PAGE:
Bloody Friday: How the Troubles inspired Belfast’s medical pioneers
On Friday 21 July 1972, 19 Provisional IRA bombs ripped through the calm of a balmy Belfast afternoon.
In little over an hour, nine people were killed and 130 were injured. This day of carnage became known as 'Bloody Friday' .
As sirens wailed and smoke rose above the city, the injured began arriving at Belfast's Royal Victoria Hospital.
'The Royal', as it is known locally, was then housed in an unassuming Victorian building in west Belfast, less than a mile from the city centre.
It would become world-renowned for ground-breaking emergency management and innovative surgical techniques, honed during years of conflict in Northern Ireland. This was a hospital with a war zone on its doorstep.
But the demands of Bloody Friday tested even the Royal's surgeons, nurses and students to the limit.
Dennis Coppel worked in the Intensive Care Unit (ICU) on that day. The echo of the bombs was enough to put his team on alert. When he arrived at the already overwhelmed Accident and Emergency department, he had no idea of the terrible scene that would greet him, or when it would end.
As the timed devices went off around the city, the explosions destroyed much more than Belfast's buildings. Flying glass and debris from the blasts caused deep lacerations to people caught in the open. The powerful bombs blew off limbs and the resultant fireballs caused horrific injuries.
Lynn Lilburn, daughter of victim Jack Campbell, described her father's injuries.
"He was practically unrecognisable. His teeth were blown out, his arms were broken, his legs were broken, his ribs were broken. A lot of skin on his body had been blown off, the jelly in the back of his eyes had been shaken up … but he was just about alive."
As the emergency services arrived at the aftermath of the deadliest of the explosions, a car bomb within Oxford Street Bus Station, the scale of the disaster became clear.
Bobby Lambe, an ambulance worker, remembered one victim in particular.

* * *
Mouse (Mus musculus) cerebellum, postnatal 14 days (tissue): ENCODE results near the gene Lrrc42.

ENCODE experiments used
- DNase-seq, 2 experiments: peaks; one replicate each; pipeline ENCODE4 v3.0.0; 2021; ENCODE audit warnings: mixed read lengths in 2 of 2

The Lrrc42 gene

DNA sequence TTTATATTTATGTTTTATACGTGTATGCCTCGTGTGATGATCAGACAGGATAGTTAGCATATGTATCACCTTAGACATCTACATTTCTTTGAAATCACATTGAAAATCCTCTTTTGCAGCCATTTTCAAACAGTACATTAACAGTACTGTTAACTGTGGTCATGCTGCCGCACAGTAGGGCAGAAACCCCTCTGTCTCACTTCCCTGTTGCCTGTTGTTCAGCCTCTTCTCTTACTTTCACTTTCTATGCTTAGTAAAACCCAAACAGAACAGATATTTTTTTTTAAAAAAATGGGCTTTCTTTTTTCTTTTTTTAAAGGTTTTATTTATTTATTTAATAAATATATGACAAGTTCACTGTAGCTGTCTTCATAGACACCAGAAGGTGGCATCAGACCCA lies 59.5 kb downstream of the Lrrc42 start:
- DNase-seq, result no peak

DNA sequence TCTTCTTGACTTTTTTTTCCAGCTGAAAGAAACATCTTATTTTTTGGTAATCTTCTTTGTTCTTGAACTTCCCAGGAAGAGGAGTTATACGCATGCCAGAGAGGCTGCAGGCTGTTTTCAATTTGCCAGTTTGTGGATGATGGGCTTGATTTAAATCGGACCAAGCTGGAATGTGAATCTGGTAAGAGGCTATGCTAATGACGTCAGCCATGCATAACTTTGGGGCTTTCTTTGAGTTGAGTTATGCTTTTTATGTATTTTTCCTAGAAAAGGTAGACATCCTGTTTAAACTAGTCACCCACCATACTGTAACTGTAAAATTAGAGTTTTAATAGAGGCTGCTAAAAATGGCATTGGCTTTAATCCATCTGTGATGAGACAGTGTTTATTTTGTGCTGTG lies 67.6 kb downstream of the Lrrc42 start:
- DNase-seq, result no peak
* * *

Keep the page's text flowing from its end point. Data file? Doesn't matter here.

"We were told to stand by and that we would have to take these people to the Royal to get them certified. When we got to the Royal one of them was so badly injured that they had to get a special doctor down to look at [them] to try and make up his mind whether it was male or female."
Dr William Rutherford was a consultant surgeon in A&E at the Royal. He had recently put in place the hospital's first disaster plan, which was later adopted as a template for hospitals around the UK. His highly efficient 'triage' system meant patients were seen by the right surgeons in the right order, wasting as little time as possible.
Dr Rutherford had seen sectarian violence before. He spent 20 years in India as a medical missionary where he witnessed the violence of partition with Pakistan, where thousands died. He was a calming and authoritative presence on Bloody Friday.
"When the place was overwhelmed by patients and relatives, his work and organisational skills were second to none," recalled Dr Coppel.
Three years previously, few of the hospital staff had even seen a gunshot wound. By the end of 1972 - the bloodiest year of the Troubles, claiming 479 lives and many more injured - they had dealt with casualties on a scale that no one could have imagined.
Dennis Coppel estimated that the Royal was home to 95% of Northern Ireland's medical specialties during the Troubles. This concentration of charismatic and talented experts was key to the hospital's success.
Necessity drove innovation. The surgeons in the Royal became world famous for the techniques and procedures which they invented under the intense pressure of dealing with events like Bloody Friday.